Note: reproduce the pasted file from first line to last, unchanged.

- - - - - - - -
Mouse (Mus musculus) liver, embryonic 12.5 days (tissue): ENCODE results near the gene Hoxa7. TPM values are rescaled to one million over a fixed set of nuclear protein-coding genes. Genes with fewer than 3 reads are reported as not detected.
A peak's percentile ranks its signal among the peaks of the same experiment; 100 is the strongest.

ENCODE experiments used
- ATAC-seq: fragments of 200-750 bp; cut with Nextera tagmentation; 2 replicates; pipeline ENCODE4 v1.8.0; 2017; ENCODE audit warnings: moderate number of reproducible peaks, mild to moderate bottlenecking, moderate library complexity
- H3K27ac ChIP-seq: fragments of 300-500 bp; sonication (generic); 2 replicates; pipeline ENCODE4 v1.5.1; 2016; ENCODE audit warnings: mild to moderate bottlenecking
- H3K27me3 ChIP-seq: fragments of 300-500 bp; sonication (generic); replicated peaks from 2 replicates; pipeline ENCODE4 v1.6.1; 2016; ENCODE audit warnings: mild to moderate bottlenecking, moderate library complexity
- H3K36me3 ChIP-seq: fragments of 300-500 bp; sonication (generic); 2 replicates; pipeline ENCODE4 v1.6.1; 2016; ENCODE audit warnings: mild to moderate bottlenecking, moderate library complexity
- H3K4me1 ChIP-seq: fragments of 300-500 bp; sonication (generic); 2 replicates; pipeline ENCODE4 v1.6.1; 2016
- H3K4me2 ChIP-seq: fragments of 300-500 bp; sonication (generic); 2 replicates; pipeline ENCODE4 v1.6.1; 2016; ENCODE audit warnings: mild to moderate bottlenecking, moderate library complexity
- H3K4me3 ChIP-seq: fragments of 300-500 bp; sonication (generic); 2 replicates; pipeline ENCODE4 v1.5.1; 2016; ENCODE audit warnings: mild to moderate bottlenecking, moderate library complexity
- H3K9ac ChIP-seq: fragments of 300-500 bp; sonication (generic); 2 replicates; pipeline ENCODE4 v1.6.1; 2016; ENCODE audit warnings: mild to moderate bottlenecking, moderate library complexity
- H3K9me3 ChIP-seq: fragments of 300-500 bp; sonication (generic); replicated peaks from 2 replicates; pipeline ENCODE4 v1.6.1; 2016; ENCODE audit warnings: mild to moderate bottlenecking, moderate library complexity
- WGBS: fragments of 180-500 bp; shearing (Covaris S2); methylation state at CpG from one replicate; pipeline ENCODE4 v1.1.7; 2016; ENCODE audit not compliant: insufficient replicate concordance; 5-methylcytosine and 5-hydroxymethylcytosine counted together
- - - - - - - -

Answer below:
Mouse (Mus musculus) liver, embryonic 12.5 days (tissue): ENCODE results near the gene Hoxa7. TPM values are rescaled to one million over a fixed set of nuclear protein-coding genes. Genes with fewer than 3 reads are reported as not detected.
A peak's percentile ranks its signal among the peaks of the same experiment; 100 is the strongest.

ENCODE experiments used
- ATAC-seq: fragments of 200-750 bp; cut with Nextera tagmentation; 2 replicates; pipeline ENCODE4 v1.8.0; 2017; ENCODE audit warnings: moderate number of reproducible peaks, mild to moderate bottlenecking, moderate library complexity
- H3K27ac ChIP-seq: fragments of 300-500 bp; sonication (generic); 2 replicates; pipeline ENCODE4 v1.5.1; 2016; ENCODE audit warnings: mild to moderate bottlenecking
- H3K27me3 ChIP-seq: fragments of 300-500 bp; sonication (generic); replicated peaks from 2 replicates; pipeline ENCODE4 v1.6.1; 2016; ENCODE audit warnings: mild to moderate bottlenecking, moderate library complexity
- H3K36me3 ChIP-seq: fragments of 300-500 bp; sonication (generic); 2 replicates; pipeline ENCODE4 v1.6.1; 2016; ENCODE audit warnings: mild to moderate bottlenecking, moderate library complexity
- H3K4me1 ChIP-seq: fragments of 300-500 bp; sonication (generic); 2 replicates; pipeline ENCODE4 v1.6.1; 2016
- H3K4me2 ChIP-seq: fragments of 300-500 bp; sonication (generic); 2 replicates; pipeline ENCODE4 v1.6.1; 2016; ENCODE audit warnings: mild to moderate bottlenecking, moderate library complexity
- H3K4me3 ChIP-seq: fragments of 300-500 bp; sonication (generic); 2 replicates; pipeline ENCODE4 v1.5.1; 2016; ENCODE audit warnings: mild to moderate bottlenecking, moderate library complexity
- H3K9ac ChIP-seq: fragments of 300-500 bp; sonication (generic); 2 replicates; pipeline ENCODE4 v1.6.1; 2016; ENCODE audit warnings: mild to moderate bottlenecking, moderate library complexity
- H3K9me3 ChIP-seq: fragments of 300-500 bp; sonication (generic); replicated peaks from 2 replicates; pipeline ENCODE4 v1.6.1; 2016; ENCODE audit warnings: mild to moderate bottlenecking, moderate library complexity
- WGBS: fragments of 180-500 bp; shearing (Covaris S2); methylation state at CpG from one replicate; pipeline ENCODE4 v1.1.7; 2016; ENCODE audit not compliant: insufficient replicate concordance; 5-methylcytosine and 5-hydroxymethylcytosine counted together